Wednesday, December 12, 2007

More Tourism for Sunset Park?

The following story just broke at the AP.

NEW YORK (AP) — Chinese citizens flush with cash from their booming economy will find it easier to vacation in the U.S. following a long-awaited agreement that the American travel industry hopes will bring in billions of dollars.

The deal, signed Tuesday by U.S. Commerce Secretary Carlos Gutierrez in Beijing, will allow Chinese travel agencies to market packaged leisure tours to American destinations, and it will permit U.S. destinations to advertise directly to the Chinese public.

I would suppose that with the coming of so many Hotels into the Sunset Park area we can expect some of that tourism dollar to be dropping into the nabe. Do we need all this attention? What will it do to the neighborhood. And, while other areas are experiencing a building slump it appears our neighborhood does not appear to be a victim of it. At least not yet. Part of the explanation is that the areas where building is continuing is being driven by either Chinese or perhaps Arab money. Both groups that are culturally loath to borrow money and prefer paying cash so they are not influenced by the mortgage crunch.

It should be interesting to see, all these tourists in shorts with Hawaiian shirts snapping pics of the locals. Will the Chinese tourists be just the first wave? With the cheap dollar and the Euro priced so high maybe the Europeans may follow suit. OK so it's all a fantasy, or is it?



Escape from Sunset Park said...

I'm puzzled by the building of the several hotels in Sunset. I was shocked when Marriott announced construction on their downtown Brooklyn motel. And I was stunned when it turned out to be an overwhelming success - especially that it charges Manhattan prices and is yet always full.
But Sunset Park allows me another chance to be
I imagine the hotels will be used for visiting family members, folks exploring the chances of moving here, and business people.
I just don't expect the Asian immigration to continue. What I expect is that current Asian residents of NYC will quickly leap-frog deeper into America. I think we will be a jumping off point. And I think that once we hit a saturation point, our numbers will stabilize.
I also believe that when the inevitable recession hits our economy (and NY will by no means be insulated from it) housing will "crash" in Sunset. The middleclass kids living here and adding to the rent increases and the desire for more "hip" eating places will subside. Empty apartments will be filled with poorer folks, landlords will walk away from some of the bigger bank financed projects. Although you say that Asian's don't like mortgaging - a quick check of city records will show that all these properties under construction are being financed. The image of Asians with suitcases of cash is a myth. I'm not saying that there are not economic shennigans going on. I'm sure there are elements of money laundering going on. And I am certain that the heavy investment in Sunset is not a concern to the investors because they will walk away with their profits upfront...
but then again, I thought the Marriott would only rent on a 60% occcupancy rate...go

Frank said...

One of the ineteresting things to notice is that when the Chinese settle an area they tend to stay there for generations. Look at Chinatown in Manhattan, or Chinatown in San Francisco settled in the late 19th century. Of course they are also next door to another group that tends to stick to the neighborhoods they settle and there seems to be some competition for real estate along the Sunset Park Boro Park border. As the Hasidim population expands they need more room. One way is up, the other is sideways. Thus for example you have the recently opened Yeshiva on 39th street and 7th Avenue.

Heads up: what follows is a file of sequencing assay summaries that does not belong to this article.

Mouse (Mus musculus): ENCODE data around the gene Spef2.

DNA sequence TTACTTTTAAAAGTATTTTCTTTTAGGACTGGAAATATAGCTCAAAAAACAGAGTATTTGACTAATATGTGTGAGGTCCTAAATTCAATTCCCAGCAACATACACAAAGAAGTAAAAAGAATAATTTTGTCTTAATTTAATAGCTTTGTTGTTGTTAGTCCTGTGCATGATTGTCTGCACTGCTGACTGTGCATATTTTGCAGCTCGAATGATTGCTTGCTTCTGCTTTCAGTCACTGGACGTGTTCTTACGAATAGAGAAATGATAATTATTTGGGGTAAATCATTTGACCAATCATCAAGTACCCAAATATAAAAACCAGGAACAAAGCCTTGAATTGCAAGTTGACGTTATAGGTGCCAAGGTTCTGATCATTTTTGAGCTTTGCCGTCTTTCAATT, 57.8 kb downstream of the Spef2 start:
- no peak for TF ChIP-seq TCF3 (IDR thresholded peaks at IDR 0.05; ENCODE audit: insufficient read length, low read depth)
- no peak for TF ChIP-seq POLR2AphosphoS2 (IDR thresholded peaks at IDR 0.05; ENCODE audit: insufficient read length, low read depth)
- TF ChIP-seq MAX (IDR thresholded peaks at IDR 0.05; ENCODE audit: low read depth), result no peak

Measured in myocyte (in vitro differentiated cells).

As for Hotels, Sunset Park offers the advantage of being 35 minutes from midtown via subway. At least as long as they keep the D line express from 36 street onwards. A lot of the rooms taken at the current Days Inn on 39th street is by people visiting relatives at Lutheran Medical Center, we also don't have enough capacity to serve those visiting patients at Maimonides. That's all in addition to business users or tourists.

Escape from Sunset Park said...

In the past, folks tended to stay for at least two generations or more in a neighborhood. But those days are gone. I like to believe that I have my finger a bit on the pulse of the neighborhood. I've worked in cooperation with the Brooklyn Chinese American Association for a decade, recently I volunteered as an ESL teacher at the Chinese Workers Storefront and I've been interviewed several times by Chinese language newspapers. But the best way to keep up, is that I have raised five kids in Sunset Park and they have given us the opportunity to know many of our newest neighbors quite well. Asians have tended to come to Sunset as their first stop, group their resources, share a home and then when one can afford to leave they buy them out and they move out. Sunset Park Asians are now moving to the mid-Atlantic states and a bit to the midwest (just a bit). I believe Sunset will have a major Asian presence for many generations, but it will shrink and become quite a bit less static. My family entered the U.S. here in NYC, my dad, as a boy lived in Little Italy, write across Canal, on Mott Street, from Chinatown. As a teen his family leap-frogged to Carroll Gardens (the "old" neighborhood). And in a generation moved to today's park slope. When I was a teen, they moved to Sunset Park where us Italians had begun filling the void left by the Scandinavians who were moving to NJ. My grandfather was the proprietor of the Scandinavian-American barbershop on 48th Street. But he was 100% Italian. He had rented a single chair in the shop when he first started cutting hair and then later bought out the Norwegian owner. My gp decided it would be smart business to keep the

Frank said...

How is Paul Mak these days?